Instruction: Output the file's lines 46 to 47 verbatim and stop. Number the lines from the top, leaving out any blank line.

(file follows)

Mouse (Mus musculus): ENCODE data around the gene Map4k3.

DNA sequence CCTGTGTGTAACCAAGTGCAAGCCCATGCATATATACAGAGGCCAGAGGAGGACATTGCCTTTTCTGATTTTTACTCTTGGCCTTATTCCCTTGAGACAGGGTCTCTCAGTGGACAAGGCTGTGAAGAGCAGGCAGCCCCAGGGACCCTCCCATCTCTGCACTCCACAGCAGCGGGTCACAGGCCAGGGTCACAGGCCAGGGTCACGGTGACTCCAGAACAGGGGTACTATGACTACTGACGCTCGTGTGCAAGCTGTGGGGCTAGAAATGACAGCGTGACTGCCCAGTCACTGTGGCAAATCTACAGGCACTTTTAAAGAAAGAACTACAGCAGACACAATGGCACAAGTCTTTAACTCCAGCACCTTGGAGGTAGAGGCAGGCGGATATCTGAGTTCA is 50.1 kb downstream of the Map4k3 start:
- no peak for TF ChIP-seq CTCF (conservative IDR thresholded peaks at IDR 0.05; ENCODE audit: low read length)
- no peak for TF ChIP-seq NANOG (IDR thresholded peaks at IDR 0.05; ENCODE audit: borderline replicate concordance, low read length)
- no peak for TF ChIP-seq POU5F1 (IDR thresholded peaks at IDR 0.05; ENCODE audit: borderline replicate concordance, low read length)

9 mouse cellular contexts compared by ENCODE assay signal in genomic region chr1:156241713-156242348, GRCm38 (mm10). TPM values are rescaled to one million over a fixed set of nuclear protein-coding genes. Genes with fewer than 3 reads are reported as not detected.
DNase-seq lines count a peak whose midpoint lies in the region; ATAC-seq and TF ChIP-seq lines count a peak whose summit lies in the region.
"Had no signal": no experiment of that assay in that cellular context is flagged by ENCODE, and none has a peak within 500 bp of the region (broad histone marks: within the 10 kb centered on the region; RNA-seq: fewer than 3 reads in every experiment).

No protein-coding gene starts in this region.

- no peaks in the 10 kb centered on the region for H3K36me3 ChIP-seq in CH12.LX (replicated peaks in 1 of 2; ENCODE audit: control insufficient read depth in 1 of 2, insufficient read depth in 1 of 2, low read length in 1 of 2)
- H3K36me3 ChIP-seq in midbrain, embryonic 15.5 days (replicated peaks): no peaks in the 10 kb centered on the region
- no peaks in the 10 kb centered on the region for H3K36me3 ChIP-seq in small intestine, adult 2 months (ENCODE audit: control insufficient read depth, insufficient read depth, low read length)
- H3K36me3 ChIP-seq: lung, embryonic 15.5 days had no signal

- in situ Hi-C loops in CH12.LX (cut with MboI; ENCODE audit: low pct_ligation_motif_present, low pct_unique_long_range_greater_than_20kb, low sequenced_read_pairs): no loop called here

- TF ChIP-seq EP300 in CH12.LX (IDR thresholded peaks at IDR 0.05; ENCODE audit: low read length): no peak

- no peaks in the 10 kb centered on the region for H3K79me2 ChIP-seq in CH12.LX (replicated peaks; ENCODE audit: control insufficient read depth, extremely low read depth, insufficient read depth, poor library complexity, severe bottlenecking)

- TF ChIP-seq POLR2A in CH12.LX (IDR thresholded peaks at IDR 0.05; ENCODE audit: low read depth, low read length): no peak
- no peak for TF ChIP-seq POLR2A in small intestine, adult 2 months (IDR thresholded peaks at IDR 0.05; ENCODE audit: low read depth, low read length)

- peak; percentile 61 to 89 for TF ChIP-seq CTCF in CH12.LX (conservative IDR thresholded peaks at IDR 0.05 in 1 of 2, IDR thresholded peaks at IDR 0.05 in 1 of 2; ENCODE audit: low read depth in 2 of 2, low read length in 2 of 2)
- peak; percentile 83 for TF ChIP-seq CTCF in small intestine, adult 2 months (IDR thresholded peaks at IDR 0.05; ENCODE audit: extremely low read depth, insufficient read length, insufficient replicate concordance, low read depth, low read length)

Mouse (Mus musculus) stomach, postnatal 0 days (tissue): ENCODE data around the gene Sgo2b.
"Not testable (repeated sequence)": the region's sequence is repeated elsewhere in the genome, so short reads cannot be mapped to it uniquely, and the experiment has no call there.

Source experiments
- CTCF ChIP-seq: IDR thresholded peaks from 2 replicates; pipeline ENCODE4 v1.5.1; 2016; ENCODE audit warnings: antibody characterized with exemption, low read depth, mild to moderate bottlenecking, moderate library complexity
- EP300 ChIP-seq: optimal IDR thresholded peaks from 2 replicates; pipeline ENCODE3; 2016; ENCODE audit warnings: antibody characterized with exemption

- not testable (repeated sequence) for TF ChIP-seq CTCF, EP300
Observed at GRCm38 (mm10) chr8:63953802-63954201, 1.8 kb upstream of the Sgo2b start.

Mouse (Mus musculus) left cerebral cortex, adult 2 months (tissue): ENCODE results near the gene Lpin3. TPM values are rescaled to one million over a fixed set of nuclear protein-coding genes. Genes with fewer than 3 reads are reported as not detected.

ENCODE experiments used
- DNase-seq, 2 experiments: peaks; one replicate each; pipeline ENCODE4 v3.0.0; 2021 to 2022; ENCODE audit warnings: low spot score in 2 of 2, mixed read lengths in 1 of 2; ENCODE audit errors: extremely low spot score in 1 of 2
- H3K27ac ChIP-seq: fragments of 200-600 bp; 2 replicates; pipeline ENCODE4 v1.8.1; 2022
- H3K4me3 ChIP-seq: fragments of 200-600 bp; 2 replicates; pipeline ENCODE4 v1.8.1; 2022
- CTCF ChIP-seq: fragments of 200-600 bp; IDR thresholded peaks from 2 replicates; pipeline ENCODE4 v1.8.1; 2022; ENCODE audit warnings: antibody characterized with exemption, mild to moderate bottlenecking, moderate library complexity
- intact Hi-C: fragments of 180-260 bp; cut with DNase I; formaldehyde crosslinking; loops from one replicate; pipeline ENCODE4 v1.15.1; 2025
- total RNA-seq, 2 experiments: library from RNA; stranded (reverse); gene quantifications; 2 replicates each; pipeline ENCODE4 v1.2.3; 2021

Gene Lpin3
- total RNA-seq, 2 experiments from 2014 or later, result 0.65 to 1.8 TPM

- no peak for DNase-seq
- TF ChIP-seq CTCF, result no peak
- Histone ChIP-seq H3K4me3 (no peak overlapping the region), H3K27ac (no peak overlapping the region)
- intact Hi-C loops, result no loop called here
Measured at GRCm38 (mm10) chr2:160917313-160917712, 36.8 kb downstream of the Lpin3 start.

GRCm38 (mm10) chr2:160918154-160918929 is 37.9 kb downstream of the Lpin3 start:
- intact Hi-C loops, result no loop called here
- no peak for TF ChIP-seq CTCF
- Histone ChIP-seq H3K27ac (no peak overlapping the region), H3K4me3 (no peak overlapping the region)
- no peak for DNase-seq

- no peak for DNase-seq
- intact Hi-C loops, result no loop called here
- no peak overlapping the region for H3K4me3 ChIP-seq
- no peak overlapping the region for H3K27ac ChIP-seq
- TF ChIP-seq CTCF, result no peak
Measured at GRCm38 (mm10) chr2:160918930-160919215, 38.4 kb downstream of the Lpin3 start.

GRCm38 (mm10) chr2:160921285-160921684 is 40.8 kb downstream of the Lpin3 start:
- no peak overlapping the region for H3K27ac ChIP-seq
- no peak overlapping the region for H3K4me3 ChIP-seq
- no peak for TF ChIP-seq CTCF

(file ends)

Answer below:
- Histone ChIP-seq H3K27ac (no peak overlapping the region), H3K4me3 (no peak overlapping the region)
- no peak for DNase-seq